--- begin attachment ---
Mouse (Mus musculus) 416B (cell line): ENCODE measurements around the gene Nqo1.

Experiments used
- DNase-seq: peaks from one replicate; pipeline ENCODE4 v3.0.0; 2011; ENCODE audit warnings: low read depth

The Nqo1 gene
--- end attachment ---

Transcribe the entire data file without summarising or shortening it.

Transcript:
Mouse (Mus musculus) 416B (cell line): ENCODE measurements around the gene Nqo1.

Experiments used
- DNase-seq: peaks from one replicate; pipeline ENCODE4 v3.0.0; 2011; ENCODE audit warnings: low read depth

The Nqo1 gene